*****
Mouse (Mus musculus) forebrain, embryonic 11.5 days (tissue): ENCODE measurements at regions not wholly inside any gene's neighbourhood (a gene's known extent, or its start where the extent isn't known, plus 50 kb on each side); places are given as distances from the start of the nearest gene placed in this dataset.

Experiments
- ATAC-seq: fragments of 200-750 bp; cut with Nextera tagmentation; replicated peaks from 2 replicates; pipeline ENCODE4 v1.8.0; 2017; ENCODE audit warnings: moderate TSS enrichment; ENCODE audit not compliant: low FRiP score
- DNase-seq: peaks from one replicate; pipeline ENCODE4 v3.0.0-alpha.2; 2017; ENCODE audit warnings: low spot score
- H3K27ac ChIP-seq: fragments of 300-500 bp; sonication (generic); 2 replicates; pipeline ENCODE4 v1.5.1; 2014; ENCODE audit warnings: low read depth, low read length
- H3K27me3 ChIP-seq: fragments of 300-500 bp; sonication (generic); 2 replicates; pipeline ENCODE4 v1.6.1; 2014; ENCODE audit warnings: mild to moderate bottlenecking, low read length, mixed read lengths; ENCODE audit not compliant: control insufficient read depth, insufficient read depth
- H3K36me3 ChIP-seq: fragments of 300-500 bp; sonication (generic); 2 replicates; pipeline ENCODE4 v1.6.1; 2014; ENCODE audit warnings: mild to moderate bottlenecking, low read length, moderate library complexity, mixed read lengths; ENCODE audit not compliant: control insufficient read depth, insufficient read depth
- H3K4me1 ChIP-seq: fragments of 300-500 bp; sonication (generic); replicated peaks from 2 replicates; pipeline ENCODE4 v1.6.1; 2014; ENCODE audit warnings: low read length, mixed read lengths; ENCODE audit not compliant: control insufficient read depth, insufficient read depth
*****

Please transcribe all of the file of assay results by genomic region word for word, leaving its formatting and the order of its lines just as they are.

Mouse (Mus musculus) forebrain, embryonic 11.5 days (tissue): ENCODE measurements at regions not wholly inside any gene's neighbourhood (a gene's known extent, or its start where the extent isn't known, plus 50 kb on each side); places are given as distances from the start of the nearest gene placed in this dataset.

Experiments
- ATAC-seq: fragments of 200-750 bp; cut with Nextera tagmentation; replicated peaks from 2 replicates; pipeline ENCODE4 v1.8.0; 2017; ENCODE audit warnings: moderate TSS enrichment; ENCODE audit not compliant: low FRiP score
- DNase-seq: peaks from one replicate; pipeline ENCODE4 v3.0.0-alpha.2; 2017; ENCODE audit warnings: low spot score
- H3K27ac ChIP-seq: fragments of 300-500 bp; sonication (generic); 2 replicates; pipeline ENCODE4 v1.5.1; 2014; ENCODE audit warnings: low read depth, low read length
- H3K27me3 ChIP-seq: fragments of 300-500 bp; sonication (generic); 2 replicates; pipeline ENCODE4 v1.6.1; 2014; ENCODE audit warnings: mild to moderate bottlenecking, low read length, mixed read lengths; ENCODE audit not compliant: control insufficient read depth, insufficient read depth
- H3K36me3 ChIP-seq: fragments of 300-500 bp; sonication (generic); 2 replicates; pipeline ENCODE4 v1.6.1; 2014; ENCODE audit warnings: mild to moderate bottlenecking, low read length, moderate library complexity, mixed read lengths; ENCODE audit not compliant: control insufficient read depth, insufficient read depth
- H3K4me1 ChIP-seq: fragments of 300-500 bp; sonication (generic); replicated peaks from 2 replicates; pipeline ENCODE4 v1.6.1; 2014; ENCODE audit warnings: low read length, mixed read lengths; ENCODE audit not compliant: control insufficient read depth, insufficient read depth